In In Re Affinity Labs of Texas, LLC, [2016-1092, 2016-1172] (May 5, 2017) the Federal Circuit affirmed the Board’s affirmance of a reexamination determination that all of the claims of U.S. Patent No. 7,324,833 was invalid.

The Board merged two inter partes reexaminations (one of which brought by Volkswagen) and an ex parte reexamination of U.S. Patent No. 7,324,833.Volkswagen subsequently received an adverse final judgment in a parallel district court proceeding, upholding the validity of claims 28 and 35 of Affinity’s ’833 patent. In response, Affinity petitioned the PTO to vacate the entire merged reexamination proceeding, arguing that the estoppel provision in pre-America Invents Act (AIA) 35 U.S.C. § 317(b)1 extends to all parties, not just Volkswagen, and all claims challenged in the three reexaminations, not just litigated claims 28 and 35.  The PTO
denied Affinity’s termination request, but it severed the Volkswagen reexamination from the merged proceeding and held that no rejection could be maintained in that reexamination as to the claims at issue in the district court.  The Examiner evaluated the Volkswagen reexamination separately from the merged King/Apple reexamination and ultimately issued a Right of Appeal Notice in each proceeding, rejecting numerous
claims of the ’833 patent as unpatentable, and the PTAB affirmed.

Affinity argued that the PTO erred in maintaining the reexaminations in light of the final decision that Volkswagen failed to prove invalidity of two of the patent’s claims, which were asserted in the co-pending litigation and, therefore, the Board’s decisions in the reexaminations should be reversed pursuant to the section 317(b) estoppel provision.

Affinity also argued that, assuming the reexaminations were properly maintained, the Board’s decisions are based on misreadings of the
asserted prior art and a misevaluation of Affinity’s objective indicia evidence of nonobviousness.

Because the plain language of pre-AIA section 317(b) precludes Affinity’s
estoppel argument and because the Board found no error in the Board Decision upholding the Examiner’s findings of unpatentability as to all claims at issue, the Federal Circuit affirmed.

Affinity argued that the decision not to terminate all three reexaminations frustrated section 317(b)’s underlying policy goal of preventing duplicative, harassing actions. The Federal Circuit concluded that a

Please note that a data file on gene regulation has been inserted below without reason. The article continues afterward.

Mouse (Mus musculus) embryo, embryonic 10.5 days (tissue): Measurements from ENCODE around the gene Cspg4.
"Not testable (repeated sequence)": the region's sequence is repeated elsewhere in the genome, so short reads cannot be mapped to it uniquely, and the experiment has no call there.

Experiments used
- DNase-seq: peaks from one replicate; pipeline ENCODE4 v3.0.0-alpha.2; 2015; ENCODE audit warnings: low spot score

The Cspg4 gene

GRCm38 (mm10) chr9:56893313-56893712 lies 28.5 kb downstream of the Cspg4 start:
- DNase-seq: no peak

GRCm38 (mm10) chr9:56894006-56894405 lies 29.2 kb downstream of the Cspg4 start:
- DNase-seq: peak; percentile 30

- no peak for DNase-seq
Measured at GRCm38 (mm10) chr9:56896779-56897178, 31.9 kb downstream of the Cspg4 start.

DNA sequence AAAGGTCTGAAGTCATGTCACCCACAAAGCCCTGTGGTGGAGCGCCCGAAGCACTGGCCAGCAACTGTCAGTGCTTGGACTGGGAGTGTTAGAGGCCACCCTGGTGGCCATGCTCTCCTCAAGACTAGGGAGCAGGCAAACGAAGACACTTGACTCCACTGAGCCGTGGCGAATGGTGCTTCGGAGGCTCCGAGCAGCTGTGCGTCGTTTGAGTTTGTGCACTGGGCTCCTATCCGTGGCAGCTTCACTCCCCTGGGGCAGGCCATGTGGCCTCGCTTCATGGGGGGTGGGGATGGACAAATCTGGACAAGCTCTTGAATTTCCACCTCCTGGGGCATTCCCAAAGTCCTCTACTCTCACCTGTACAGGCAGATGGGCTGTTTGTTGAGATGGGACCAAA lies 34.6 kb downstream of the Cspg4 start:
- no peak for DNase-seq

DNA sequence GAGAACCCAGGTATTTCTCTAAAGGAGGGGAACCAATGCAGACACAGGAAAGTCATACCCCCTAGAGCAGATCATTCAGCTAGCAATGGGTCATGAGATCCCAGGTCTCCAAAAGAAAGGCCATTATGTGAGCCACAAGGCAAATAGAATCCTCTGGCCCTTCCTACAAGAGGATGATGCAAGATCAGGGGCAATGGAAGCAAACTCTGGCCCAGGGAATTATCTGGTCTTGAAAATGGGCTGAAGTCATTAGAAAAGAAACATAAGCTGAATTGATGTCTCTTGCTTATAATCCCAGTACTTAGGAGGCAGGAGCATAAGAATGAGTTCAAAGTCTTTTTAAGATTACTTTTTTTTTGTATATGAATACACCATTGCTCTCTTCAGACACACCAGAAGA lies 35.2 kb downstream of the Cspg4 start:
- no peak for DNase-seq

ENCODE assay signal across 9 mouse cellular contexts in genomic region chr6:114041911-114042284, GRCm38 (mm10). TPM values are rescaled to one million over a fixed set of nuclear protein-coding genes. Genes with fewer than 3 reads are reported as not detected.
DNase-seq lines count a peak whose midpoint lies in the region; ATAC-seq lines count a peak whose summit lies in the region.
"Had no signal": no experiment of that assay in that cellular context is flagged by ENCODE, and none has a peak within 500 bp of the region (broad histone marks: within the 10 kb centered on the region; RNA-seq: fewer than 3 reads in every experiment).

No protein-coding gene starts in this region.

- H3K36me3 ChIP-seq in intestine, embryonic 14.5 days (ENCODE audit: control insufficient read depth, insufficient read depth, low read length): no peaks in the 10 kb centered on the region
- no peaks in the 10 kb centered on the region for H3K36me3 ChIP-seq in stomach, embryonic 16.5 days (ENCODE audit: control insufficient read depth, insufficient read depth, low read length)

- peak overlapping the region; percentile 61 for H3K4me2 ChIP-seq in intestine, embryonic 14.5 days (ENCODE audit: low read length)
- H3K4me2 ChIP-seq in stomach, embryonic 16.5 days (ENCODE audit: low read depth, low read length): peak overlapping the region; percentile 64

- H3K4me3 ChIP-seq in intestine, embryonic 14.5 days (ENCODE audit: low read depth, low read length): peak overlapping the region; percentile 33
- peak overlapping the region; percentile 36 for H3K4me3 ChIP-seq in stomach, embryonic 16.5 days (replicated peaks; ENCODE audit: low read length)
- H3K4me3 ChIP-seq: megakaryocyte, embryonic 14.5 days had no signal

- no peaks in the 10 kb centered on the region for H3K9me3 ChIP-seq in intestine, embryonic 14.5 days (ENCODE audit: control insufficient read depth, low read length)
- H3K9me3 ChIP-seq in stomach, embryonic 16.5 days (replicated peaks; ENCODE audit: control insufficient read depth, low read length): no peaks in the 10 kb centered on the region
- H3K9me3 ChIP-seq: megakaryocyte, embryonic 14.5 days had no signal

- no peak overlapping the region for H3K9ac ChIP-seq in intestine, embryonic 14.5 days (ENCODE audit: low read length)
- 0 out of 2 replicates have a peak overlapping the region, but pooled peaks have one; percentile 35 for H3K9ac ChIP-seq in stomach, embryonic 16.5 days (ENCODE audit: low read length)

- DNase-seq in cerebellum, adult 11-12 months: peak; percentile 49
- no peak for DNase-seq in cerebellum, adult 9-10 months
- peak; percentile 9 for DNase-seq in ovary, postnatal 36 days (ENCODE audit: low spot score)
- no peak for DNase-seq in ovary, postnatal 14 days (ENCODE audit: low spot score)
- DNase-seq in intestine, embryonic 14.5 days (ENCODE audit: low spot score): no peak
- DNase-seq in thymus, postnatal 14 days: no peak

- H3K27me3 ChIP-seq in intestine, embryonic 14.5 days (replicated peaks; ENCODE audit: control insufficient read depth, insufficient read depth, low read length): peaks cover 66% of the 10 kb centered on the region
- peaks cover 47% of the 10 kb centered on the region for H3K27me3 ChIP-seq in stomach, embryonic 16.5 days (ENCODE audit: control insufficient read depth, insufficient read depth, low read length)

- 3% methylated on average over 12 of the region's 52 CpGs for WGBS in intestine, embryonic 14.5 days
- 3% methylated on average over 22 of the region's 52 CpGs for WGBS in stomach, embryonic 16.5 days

straightforward reading of the plain language of section 317(b) precludes Affinity’s overly broad conception of the estoppel provision, and found no grounds to reverse the Board’s final decisions based on section 317(b).

The Federal Circuit observed that Section 317(b) bars a party from using the inter partes reexamination process after a final decision has been
entered against that party in a civil action. The Federal Circuit noted that (1) it applies to the party in the civil action that loses its validity attack against “any patent claim” as well as the party’s privies; (2) it applies to validity issues raised in the civil action or that could have been raised in
that action; (3) unlike section 317(a), it speaks in terms of any “patent claim,” as opposed to the “patent;” (4) it prohibits the losing party and its privies from requesting an inter partes reexamination “of any such patent claim;” and (5) “on the basis of such issues,” it prohibits the PTO from “maintain[ing]” any inter partes reexamination requested by the losing party.  The Federal Circuit disagreed with Affinity’s proposed interpretation that the estoppel provision applied differently to maintaining a pending reexamination versus requesting a new reexamination.  The Federal Circuit held that section 317(b) was plainly limited the scope of estoppel in all circumstances to only those claims actually challenged and for which the requesting party received an adverse final decision in the district court proceeding.  The Federal Circuit further found no basis in the statute for Affinity’s argument that the final decision in the Volkswagen litigation should have preclusive effect on the reexaminations requested by third parties.